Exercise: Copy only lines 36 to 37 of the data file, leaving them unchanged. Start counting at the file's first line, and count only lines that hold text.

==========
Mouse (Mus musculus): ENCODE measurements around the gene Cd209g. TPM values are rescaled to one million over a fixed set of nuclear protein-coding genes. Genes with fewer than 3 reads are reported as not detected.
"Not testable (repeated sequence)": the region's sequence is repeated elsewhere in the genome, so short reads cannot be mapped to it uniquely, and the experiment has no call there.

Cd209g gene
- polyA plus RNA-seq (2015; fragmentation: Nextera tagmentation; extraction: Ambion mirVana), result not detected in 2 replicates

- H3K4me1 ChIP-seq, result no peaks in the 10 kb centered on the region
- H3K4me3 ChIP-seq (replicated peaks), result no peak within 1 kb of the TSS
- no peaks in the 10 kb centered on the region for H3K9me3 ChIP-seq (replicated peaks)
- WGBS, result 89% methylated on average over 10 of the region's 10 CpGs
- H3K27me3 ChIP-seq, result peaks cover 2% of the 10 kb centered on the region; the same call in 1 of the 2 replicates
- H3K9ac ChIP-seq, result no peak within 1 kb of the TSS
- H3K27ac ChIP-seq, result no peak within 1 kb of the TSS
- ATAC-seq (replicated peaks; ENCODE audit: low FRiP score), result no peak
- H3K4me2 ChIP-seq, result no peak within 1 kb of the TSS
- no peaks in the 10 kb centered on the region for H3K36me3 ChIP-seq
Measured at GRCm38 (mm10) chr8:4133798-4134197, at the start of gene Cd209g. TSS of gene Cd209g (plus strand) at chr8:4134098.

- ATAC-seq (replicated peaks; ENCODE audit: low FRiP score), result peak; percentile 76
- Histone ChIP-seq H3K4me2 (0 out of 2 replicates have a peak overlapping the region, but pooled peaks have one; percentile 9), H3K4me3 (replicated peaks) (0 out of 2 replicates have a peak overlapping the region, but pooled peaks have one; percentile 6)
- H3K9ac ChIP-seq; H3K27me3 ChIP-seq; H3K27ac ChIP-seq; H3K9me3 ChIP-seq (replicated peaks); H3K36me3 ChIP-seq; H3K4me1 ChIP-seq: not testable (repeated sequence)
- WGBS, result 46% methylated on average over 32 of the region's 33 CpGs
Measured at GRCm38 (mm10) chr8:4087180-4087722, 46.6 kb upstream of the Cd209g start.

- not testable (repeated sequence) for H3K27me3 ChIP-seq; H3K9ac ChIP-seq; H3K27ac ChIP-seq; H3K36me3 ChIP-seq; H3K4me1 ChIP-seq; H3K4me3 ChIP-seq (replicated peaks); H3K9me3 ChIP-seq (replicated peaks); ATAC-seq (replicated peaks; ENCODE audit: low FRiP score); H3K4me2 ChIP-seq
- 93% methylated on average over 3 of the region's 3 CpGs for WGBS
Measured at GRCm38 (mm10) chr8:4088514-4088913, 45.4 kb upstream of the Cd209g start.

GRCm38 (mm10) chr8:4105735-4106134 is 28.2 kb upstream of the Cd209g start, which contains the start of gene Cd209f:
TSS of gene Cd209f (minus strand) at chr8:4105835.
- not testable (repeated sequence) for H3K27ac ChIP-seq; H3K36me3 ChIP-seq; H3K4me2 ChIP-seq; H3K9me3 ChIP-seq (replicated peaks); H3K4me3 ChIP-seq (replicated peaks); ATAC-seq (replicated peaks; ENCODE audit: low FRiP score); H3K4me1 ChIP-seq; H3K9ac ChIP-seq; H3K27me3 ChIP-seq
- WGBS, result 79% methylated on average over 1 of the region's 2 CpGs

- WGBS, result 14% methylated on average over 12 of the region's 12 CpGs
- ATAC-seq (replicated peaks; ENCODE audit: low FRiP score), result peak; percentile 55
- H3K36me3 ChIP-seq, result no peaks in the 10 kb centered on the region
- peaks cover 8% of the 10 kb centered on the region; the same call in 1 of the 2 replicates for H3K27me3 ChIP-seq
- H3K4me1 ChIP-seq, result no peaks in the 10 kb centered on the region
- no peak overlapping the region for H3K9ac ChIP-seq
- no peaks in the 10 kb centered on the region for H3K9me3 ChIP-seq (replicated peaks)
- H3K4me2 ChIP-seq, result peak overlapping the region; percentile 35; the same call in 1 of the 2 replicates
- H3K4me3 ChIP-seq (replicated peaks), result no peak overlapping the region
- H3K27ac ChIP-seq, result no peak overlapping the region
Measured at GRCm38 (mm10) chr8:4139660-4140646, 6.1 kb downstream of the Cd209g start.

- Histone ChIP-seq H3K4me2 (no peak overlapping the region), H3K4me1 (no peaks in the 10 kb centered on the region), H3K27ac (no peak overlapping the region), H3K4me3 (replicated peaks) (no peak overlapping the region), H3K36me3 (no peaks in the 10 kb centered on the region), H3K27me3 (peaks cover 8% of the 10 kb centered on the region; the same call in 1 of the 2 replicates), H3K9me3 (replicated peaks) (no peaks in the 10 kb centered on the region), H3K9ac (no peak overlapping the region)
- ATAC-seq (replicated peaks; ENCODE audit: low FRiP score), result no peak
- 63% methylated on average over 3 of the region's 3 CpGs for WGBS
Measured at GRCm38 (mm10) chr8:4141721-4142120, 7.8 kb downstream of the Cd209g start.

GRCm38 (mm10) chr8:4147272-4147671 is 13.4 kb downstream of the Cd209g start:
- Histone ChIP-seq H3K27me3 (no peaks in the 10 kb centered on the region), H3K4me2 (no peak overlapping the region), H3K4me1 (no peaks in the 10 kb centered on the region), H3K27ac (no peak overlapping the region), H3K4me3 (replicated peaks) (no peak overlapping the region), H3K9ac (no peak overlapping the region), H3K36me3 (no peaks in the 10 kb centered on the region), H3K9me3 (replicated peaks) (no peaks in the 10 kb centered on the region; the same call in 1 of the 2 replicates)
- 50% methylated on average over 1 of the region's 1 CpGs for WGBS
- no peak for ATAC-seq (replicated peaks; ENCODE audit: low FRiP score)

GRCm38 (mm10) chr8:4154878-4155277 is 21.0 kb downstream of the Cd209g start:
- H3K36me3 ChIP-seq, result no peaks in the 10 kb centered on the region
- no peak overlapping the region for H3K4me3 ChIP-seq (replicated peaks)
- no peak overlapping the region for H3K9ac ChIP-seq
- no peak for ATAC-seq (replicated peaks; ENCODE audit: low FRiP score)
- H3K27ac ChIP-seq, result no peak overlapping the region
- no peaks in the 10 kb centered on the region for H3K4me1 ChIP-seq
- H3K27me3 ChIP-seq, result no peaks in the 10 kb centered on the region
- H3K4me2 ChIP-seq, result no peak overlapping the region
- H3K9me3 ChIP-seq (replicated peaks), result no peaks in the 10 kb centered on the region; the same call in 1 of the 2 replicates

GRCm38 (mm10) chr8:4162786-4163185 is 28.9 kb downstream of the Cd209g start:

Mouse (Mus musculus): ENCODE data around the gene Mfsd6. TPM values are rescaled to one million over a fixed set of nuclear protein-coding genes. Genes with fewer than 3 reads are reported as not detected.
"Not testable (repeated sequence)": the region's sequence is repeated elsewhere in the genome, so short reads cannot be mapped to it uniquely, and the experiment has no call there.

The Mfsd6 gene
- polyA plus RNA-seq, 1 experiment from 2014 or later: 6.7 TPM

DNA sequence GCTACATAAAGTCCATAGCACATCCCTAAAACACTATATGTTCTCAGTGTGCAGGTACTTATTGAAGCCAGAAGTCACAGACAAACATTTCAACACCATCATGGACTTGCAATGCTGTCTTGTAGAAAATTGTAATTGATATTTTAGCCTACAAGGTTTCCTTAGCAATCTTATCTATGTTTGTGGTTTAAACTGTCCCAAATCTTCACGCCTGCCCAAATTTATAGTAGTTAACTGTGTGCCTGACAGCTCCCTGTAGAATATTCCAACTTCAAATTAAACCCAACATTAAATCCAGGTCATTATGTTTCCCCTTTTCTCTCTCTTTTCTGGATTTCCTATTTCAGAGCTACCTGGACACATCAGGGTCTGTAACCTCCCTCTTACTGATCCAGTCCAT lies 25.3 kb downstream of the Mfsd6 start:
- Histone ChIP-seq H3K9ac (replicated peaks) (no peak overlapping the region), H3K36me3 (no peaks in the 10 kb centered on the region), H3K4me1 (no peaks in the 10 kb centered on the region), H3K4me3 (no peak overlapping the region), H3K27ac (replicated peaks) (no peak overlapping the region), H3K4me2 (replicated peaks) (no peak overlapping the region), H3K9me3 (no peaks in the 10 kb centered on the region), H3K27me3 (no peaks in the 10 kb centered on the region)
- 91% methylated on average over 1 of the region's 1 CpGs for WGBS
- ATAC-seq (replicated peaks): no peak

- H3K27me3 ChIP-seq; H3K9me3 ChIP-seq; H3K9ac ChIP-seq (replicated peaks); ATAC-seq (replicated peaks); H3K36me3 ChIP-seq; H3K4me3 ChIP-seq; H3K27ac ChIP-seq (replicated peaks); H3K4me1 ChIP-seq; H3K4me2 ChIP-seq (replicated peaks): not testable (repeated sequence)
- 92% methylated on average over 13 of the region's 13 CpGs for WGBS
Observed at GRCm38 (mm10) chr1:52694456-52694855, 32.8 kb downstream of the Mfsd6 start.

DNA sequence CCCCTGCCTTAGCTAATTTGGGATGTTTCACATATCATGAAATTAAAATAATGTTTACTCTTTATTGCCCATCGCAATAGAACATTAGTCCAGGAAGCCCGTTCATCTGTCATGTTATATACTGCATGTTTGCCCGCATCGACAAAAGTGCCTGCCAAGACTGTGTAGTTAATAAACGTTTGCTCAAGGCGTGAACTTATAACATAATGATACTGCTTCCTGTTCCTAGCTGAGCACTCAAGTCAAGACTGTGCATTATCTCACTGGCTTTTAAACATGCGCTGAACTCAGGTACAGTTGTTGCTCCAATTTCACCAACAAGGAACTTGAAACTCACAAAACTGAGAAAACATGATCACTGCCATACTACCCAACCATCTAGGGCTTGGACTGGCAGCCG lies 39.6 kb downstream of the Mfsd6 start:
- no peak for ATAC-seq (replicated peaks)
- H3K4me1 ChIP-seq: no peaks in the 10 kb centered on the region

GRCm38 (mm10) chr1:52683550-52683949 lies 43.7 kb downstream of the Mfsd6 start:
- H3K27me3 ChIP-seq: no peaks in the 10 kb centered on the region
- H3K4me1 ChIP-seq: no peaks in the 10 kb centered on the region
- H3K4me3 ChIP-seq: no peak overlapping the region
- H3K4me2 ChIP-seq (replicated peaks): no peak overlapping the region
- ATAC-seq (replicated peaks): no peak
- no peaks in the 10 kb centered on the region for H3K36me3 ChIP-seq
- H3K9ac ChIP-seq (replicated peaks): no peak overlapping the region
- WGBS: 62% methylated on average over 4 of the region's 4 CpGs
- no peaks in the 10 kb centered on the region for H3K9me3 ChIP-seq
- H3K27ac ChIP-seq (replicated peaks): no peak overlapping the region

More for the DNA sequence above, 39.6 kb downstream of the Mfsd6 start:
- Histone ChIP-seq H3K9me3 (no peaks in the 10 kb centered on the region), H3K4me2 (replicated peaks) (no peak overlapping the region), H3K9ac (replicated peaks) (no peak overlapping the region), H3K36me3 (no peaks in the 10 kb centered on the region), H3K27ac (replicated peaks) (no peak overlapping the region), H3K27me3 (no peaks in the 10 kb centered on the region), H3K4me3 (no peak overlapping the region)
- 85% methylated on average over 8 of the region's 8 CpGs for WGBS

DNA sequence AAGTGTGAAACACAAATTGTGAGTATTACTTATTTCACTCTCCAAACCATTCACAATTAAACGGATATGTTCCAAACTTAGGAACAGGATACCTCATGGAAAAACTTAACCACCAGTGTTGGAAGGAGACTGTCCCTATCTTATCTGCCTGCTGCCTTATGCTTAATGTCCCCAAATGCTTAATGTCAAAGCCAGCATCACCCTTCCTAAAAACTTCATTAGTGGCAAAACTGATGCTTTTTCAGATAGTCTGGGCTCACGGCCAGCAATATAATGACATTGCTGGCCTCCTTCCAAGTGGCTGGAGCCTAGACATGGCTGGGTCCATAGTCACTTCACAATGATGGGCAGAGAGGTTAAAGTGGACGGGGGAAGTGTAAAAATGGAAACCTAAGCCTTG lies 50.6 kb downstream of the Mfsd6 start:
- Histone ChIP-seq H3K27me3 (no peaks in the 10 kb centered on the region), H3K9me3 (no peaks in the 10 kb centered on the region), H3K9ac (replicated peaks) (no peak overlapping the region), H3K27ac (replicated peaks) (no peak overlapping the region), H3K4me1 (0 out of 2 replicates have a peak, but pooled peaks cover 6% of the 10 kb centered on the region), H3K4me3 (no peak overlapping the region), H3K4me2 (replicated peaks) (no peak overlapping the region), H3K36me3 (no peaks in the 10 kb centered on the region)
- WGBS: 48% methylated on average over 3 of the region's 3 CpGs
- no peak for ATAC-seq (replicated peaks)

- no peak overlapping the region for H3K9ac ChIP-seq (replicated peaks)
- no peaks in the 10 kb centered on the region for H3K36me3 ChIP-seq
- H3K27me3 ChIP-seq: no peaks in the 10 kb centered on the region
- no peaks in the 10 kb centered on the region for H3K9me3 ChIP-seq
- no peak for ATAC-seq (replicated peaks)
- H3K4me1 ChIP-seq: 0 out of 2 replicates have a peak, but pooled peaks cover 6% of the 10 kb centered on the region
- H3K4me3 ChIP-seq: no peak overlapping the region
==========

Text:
- H3K4me3 ChIP-seq (replicated peaks), result no peak overlapping the region
- H3K27ac ChIP-seq, result no peak overlapping the region